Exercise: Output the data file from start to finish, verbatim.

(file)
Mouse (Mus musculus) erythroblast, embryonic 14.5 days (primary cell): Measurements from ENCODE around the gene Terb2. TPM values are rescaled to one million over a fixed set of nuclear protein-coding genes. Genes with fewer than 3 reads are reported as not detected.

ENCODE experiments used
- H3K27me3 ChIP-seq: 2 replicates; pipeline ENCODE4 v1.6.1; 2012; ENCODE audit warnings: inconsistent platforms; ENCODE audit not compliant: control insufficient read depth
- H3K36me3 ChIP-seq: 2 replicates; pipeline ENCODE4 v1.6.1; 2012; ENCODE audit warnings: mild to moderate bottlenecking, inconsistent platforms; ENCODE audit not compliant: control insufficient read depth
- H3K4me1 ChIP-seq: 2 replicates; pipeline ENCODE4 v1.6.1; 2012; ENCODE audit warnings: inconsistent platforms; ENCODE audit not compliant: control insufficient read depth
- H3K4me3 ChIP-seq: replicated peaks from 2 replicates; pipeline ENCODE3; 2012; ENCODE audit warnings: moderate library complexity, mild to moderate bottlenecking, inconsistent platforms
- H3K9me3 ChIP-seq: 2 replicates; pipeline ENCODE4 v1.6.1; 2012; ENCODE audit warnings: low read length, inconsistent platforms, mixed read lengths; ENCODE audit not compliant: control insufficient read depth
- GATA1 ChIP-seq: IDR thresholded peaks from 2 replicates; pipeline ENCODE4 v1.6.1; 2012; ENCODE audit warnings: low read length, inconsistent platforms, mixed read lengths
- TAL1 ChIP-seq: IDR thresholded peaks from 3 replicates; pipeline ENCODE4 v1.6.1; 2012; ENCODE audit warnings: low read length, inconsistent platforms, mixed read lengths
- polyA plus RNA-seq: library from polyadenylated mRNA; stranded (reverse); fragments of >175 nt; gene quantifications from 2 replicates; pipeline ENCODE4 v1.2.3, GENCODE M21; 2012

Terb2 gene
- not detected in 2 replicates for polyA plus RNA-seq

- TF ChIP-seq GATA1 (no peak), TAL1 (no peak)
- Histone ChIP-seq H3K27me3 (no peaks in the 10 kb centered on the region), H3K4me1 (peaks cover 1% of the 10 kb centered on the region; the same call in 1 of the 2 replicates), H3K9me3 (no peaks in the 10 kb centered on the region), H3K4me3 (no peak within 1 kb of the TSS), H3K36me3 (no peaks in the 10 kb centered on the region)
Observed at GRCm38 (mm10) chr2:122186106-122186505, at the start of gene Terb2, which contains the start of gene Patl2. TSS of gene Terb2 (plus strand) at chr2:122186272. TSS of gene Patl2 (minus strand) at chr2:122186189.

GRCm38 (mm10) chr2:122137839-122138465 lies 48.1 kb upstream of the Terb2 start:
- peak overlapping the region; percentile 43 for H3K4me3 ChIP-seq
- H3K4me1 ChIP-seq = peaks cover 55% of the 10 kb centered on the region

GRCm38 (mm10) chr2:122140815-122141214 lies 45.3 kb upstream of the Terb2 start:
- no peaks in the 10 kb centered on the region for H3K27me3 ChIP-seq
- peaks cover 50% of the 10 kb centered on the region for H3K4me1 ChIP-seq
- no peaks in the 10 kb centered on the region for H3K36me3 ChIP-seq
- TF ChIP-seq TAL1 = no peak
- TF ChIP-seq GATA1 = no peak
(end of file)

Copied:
Mouse (Mus musculus) erythroblast, embryonic 14.5 days (primary cell): Measurements from ENCODE around the gene Terb2. TPM values are rescaled to one million over a fixed set of nuclear protein-coding genes. Genes with fewer than 3 reads are reported as not detected.

ENCODE experiments used
- H3K27me3 ChIP-seq: 2 replicates; pipeline ENCODE4 v1.6.1; 2012; ENCODE audit warnings: inconsistent platforms; ENCODE audit not compliant: control insufficient read depth
- H3K36me3 ChIP-seq: 2 replicates; pipeline ENCODE4 v1.6.1; 2012; ENCODE audit warnings: mild to moderate bottlenecking, inconsistent platforms; ENCODE audit not compliant: control insufficient read depth
- H3K4me1 ChIP-seq: 2 replicates; pipeline ENCODE4 v1.6.1; 2012; ENCODE audit warnings: inconsistent platforms; ENCODE audit not compliant: control insufficient read depth
- H3K4me3 ChIP-seq: replicated peaks from 2 replicates; pipeline ENCODE3; 2012; ENCODE audit warnings: moderate library complexity, mild to moderate bottlenecking, inconsistent platforms
- H3K9me3 ChIP-seq: 2 replicates; pipeline ENCODE4 v1.6.1; 2012; ENCODE audit warnings: low read length, inconsistent platforms, mixed read lengths; ENCODE audit not compliant: control insufficient read depth
- GATA1 ChIP-seq: IDR thresholded peaks from 2 replicates; pipeline ENCODE4 v1.6.1; 2012; ENCODE audit warnings: low read length, inconsistent platforms, mixed read lengths
- TAL1 ChIP-seq: IDR thresholded peaks from 3 replicates; pipeline ENCODE4 v1.6.1; 2012; ENCODE audit warnings: low read length, inconsistent platforms, mixed read lengths
- polyA plus RNA-seq: library from polyadenylated mRNA; stranded (reverse); fragments of >175 nt; gene quantifications from 2 replicates; pipeline ENCODE4 v1.2.3, GENCODE M21; 2012

Terb2 gene
- not detected in 2 replicates for polyA plus RNA-seq

- TF ChIP-seq GATA1 (no peak), TAL1 (no peak)
- Histone ChIP-seq H3K27me3 (no peaks in the 10 kb centered on the region), H3K4me1 (peaks cover 1% of the 10 kb centered on the region; the same call in 1 of the 2 replicates), H3K9me3 (no peaks in the 10 kb centered on the region), H3K4me3 (no peak within 1 kb of the TSS), H3K36me3 (no peaks in the 10 kb centered on the region)
Observed at GRCm38 (mm10) chr2:122186106-122186505, at the start of gene Terb2, which contains the start of gene Patl2. TSS of gene Terb2 (plus strand) at chr2:122186272. TSS of gene Patl2 (minus strand) at chr2:122186189.

GRCm38 (mm10) chr2:122137839-122138465 lies 48.1 kb upstream of the Terb2 start:
- peak overlapping the region; percentile 43 for H3K4me3 ChIP-seq
- H3K4me1 ChIP-seq = peaks cover 55% of the 10 kb centered on the region

GRCm38 (mm10) chr2:122140815-122141214 lies 45.3 kb upstream of the Terb2 start:
- no peaks in the 10 kb centered on the region for H3K27me3 ChIP-seq
- peaks cover 50% of the 10 kb centered on the region for H3K4me1 ChIP-seq
- no peaks in the 10 kb centered on the region for H3K36me3 ChIP-seq
- TF ChIP-seq TAL1 = no peak
- TF ChIP-seq GATA1 = no peak